Dr. Carrie A Leonard has studied gambling problems since 2012, blending her expertise in both Psychology and Health Science. In 2018, she began working with the Alberta Gambling Research Institute (AGRI) as the project manager for the AGRI National Project (ANP), whose goal is to provide a comprehensive study into gambling and issues arising with problem gambling. As the COVID-19 pandemic spurred physical distancing measures, Leonard and the ANP team were presented with a unique opportunity to study how gamblers respond when they’re required to stay away from gambling establishments.
The pandemic, and the cautionary measures enacted by the Canadian government, introduced the conditions for a natural experiment on gambling during a forced abstinence. As the pandemic developed, Leonard and the ANP team noticed media outlets reporting dramatic increases in online gambling. These reports claimed that with the shutdown of non-essential businesses, including casinos and other commercial gambling establishments, gamblers were turning to online gambling in droves. As Leonard looked deeper, it was clear these reports were working with little to no concrete data. Leonard realised she and the ANP team had an opportunity to further their current research, and she proposed a supplemental study be added to their current research project. AGRI agreed, and Leonard, along with her Co - Principle Investigator (co-PI) Dr. David Hodgins (University of Calgary, Dept. of Psychology), were awarded $77, 025 for the ANP COVID-19 Project funding for a supplemental study on the impacts of COVID-19 restrictions on gamblers and their habits.
Examining the prevalence of problems, the extent of gambling specific harms, and the profiles of problem susceptible individuals, can contribute to informed public health policy and problem treatment and prevention initiatives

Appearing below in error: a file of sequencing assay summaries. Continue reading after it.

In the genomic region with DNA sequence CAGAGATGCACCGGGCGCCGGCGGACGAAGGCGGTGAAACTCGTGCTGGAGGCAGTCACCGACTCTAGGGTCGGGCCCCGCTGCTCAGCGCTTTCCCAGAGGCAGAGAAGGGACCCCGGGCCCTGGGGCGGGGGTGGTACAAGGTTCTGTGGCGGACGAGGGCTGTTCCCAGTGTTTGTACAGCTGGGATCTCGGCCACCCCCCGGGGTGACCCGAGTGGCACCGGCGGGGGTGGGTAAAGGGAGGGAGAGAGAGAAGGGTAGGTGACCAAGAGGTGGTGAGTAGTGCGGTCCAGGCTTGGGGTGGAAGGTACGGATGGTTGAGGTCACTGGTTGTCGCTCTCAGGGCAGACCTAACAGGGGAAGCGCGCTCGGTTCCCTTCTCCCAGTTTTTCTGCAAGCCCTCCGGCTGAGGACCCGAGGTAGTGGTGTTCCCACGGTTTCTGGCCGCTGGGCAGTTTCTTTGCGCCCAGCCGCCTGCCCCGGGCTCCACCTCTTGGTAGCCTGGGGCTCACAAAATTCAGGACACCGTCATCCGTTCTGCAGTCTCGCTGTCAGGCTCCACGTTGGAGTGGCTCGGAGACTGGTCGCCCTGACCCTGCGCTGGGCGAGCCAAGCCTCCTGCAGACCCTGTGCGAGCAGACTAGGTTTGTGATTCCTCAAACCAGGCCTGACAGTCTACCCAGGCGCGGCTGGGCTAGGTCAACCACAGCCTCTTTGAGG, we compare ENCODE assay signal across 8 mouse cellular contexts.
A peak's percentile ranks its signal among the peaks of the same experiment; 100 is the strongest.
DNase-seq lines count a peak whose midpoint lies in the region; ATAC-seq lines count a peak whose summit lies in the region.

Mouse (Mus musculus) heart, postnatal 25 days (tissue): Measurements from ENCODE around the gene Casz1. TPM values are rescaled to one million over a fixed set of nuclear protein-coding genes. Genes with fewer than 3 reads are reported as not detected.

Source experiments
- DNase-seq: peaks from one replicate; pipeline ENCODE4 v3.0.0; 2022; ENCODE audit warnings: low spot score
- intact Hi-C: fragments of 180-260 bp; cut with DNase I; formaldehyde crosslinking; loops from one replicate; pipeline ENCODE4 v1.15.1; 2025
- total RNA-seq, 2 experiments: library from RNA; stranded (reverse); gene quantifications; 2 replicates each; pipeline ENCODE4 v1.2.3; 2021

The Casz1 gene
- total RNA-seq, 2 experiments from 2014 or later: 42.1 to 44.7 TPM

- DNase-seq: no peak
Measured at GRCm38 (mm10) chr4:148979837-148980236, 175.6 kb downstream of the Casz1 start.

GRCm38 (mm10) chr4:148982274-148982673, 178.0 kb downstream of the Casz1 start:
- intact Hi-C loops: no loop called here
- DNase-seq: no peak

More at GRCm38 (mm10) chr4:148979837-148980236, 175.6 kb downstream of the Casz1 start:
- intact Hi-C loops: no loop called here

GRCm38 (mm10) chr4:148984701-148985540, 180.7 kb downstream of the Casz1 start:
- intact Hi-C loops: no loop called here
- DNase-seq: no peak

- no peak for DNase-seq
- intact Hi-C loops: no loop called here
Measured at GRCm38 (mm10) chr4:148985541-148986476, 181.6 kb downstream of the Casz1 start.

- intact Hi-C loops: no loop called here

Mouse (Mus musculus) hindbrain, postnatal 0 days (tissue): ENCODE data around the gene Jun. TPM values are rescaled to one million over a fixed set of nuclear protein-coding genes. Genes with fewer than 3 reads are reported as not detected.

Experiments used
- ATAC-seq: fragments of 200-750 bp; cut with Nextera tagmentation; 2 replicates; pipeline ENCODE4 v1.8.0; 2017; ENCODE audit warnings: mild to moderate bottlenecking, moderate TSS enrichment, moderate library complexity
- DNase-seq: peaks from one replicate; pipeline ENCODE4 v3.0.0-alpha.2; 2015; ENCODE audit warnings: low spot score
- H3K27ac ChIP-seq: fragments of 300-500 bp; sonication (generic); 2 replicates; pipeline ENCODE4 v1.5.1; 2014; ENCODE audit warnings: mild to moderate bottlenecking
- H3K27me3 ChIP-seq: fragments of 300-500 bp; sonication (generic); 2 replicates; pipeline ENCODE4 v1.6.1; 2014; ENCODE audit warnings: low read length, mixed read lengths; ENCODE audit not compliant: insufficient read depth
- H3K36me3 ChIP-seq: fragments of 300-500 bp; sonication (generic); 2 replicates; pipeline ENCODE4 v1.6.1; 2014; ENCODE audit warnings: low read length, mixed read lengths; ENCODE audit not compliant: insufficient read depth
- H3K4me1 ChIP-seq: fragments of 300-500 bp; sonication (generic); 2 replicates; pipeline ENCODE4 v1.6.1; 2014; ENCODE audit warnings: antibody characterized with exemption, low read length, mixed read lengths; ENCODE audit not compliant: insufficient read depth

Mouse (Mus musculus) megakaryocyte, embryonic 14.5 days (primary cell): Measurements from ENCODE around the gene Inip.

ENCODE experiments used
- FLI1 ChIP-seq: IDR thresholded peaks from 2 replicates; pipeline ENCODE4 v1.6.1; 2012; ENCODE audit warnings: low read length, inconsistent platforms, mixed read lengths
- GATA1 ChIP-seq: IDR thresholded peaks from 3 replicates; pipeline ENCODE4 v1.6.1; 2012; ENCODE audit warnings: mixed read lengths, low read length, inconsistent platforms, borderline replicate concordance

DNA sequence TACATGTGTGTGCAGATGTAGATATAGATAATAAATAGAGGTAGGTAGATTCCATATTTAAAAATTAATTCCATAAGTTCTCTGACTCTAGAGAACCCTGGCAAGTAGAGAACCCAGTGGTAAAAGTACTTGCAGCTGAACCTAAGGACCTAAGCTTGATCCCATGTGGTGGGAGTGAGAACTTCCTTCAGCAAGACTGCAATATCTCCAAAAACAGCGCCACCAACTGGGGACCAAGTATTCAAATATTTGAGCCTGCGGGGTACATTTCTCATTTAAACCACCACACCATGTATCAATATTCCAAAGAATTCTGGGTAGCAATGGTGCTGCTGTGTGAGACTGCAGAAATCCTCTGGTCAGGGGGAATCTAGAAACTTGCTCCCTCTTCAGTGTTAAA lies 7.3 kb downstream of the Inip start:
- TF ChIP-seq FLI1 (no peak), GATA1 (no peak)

In order to create as comprehensive of data as possible, Leonard and Hodgins’ need a strong baseline to which they can compare their own findings. Thankfully, the ANP boasts the largest participant pool of problem gamblers on record. From 2018 to 2020, the ANP collected data from over 8,500 gamblers and 1,400 problem and pathological gamblers. Using this data, the ANP seeks to establish gambling prevalence rates, and to provide a detailed picture of who gambles, what they gamble on, and the profile of gamblers susceptible to harms, as well as the types of gambling that are associated with greater gambling-related harms. This data set is invaluable to the COVID 19 supplemental study. They will be able to compare the data of their 3,445 supplemental study participants with an objective pre-COVID baseline, which will provide their results veracity.
Leonard states that her team’s findings will be invaluable for health and government officials: “A significant majority of Canadians gamble on occasion, but a significant minority of these individuals develop problems. Examining the prevalence of problems, the extent of gambling specific harms, and the profiles of problem susceptible individuals, can contribute to informed public health policy and problem treatment and prevention initiatives.”
Leonard is a Postdoctoral Fellow in the University of Lethbridge’s Psychology department, under the supervision of Dr. Robert Williams.